This week’s (Sept 14) cover story of BusinessWeek magazine highlights their results of the 2009 edition of “the Best Places to Launch a Career”…and $10 says you won’t be able to guess who it is. I’ll give you a hint. I know this company better than ANY other one in the world.
First, a caveat. This article is heavily biased towards the U.S. job market, and while most of the companies on the list are MNCs (multi-national corporations), some of the specifics that are mentioned in the article apply only to certain U.S. office locations, and not necessary to what is happening in all countries of the same company. Secondly, the article’s perspective is from the eyes of an undergraduate student, not necessairly MBAs or other more seasoned professionals, although I believe many of the arguments made in the article could be applied to Master’s students as well.
Now, to add a little credibility to the article, here’s a quick excerpt of how they compiled the rankings (in their words):
To compile this ranking, BusinessWeek polled 60 college career services directors across the country; collected data from a survey of 60,000 U.S. undergrads by Universum USA, a Philadelphia research company; and required employers to submit statistics on everything from pay and benefits to training programs and retention.
60,000 may not seem like a lot, but I wouldn’t say that’s an extremely small sample size of say just a 1,000 people. So who’s at the top? Well, the top 4 companies are all from the same industry and are often collectively known as the “Big 4”. Yep, you know who I’m talking about now, right? Ernst & Young (E&Y), Deloitte, PricewaterhouseCoopers (PwC) and KPMG. And the winner for
2009…where I spent almost all of my professional life at…Deloitte.
With decent pay, variety and generally a strong culture of growing and grooming fresh graduates into fairly seasoned business professionals, I can see why the Big 4 dominate the list. Some of the training programs offered are also a big attractive point to students, and the fairly large and collegial group of other young professionals at these firms definitely helps.
Now, I know many of you are probably shaking your head right now and are extremely skeptical, but remember the title of the article. It’s the best place to LAUNCH a career, not necessary the best place to work for the rest of your life. The days of a fresh grad joining the Big 4 as an analyst and staying their entire career until they reach Partner/Principal are virtually over. But whether you’re in the Accounting side or the Advisory / Consulting side, working in the Big 4 definitely opens your eyes up to a wide variety of industries; you learn like you’ve never learnt before, mainly because of the situations you’re put into (and perhaps the lack of expertise on your team), and you definitely develop your soft skills, as you’re mostly always in front of clients.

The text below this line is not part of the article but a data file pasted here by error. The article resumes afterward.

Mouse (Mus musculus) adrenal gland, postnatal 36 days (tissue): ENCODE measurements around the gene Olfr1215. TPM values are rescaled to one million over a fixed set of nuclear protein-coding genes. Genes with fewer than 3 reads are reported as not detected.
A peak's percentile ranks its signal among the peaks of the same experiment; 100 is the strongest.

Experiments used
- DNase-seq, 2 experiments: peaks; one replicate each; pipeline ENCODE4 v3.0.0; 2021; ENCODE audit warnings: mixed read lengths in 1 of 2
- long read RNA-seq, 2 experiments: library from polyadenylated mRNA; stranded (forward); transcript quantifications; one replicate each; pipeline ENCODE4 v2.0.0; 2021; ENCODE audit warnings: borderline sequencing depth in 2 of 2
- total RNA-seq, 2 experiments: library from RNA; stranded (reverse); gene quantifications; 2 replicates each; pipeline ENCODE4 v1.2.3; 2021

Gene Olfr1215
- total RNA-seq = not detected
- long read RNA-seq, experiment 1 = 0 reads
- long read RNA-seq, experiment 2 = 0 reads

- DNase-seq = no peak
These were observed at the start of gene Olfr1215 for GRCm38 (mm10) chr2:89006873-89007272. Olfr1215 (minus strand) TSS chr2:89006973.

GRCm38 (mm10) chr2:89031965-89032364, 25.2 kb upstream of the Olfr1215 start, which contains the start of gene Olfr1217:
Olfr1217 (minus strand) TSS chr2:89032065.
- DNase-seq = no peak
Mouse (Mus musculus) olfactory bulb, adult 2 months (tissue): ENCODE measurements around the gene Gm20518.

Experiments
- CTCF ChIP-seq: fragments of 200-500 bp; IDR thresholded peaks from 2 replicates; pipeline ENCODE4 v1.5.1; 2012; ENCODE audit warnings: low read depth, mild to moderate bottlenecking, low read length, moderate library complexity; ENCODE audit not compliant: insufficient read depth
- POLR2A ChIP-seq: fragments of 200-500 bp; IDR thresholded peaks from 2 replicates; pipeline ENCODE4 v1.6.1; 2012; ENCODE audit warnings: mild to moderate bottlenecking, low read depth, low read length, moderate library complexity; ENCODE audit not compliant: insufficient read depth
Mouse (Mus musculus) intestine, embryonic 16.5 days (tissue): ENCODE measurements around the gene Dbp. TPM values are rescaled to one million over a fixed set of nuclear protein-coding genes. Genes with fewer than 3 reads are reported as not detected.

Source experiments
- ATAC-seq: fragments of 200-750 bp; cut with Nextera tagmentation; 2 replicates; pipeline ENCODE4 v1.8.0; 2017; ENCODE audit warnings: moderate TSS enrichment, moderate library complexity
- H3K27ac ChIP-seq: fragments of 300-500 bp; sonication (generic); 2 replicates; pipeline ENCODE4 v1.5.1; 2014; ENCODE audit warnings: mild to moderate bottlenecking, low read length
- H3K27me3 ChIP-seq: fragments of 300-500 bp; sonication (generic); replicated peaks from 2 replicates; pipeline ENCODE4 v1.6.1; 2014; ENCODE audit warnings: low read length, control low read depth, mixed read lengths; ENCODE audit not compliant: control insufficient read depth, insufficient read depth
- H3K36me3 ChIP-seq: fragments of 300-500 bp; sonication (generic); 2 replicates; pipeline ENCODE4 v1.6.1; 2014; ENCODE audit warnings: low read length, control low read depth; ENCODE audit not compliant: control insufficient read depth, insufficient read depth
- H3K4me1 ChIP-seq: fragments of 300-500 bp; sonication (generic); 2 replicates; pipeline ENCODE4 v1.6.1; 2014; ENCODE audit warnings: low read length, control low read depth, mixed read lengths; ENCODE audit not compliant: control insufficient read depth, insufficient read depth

Of course, even at Deloitte, there are some not so good things, and many things that could be improved. Pay yes is okay…but some may say that’s over-stating things. Compared to the actual hours you have to work at times, the pay probably doesn’t look so hot, but from a macro perspective, as a new fresh graduate, 21 – 23yrs old, you’re not starving, that’s for sure. If you want to know more specifics about Deloitte or the Big 4, feel free to leave a comment below. There are also some good sources of insider information from sites such as the Vault. You can learn quite a bit from following the company-specific forums where insiders post, but take all comments with a grain of salt. The insiders contributing on the forums are generally those that are most disgruntled 😛
The other point to highlight from the article is around the amount of responsibility young new graduates will be getting in their jobs today. With graduate hiring down significantly at most companies, and many places have trimmed down their workforce, those graduates lucky enough to have jobs will find that they will have to take on multiple responsibilities at one time and fill the shoes of those that are no longer with the company. So, the glass may be half empty to you, but to some, it’s definitely half full.
You should be able to find this specific issue of BusinessWeek magazine on store shelves now. (Always wanted to say that)
Here’s a link to the online story.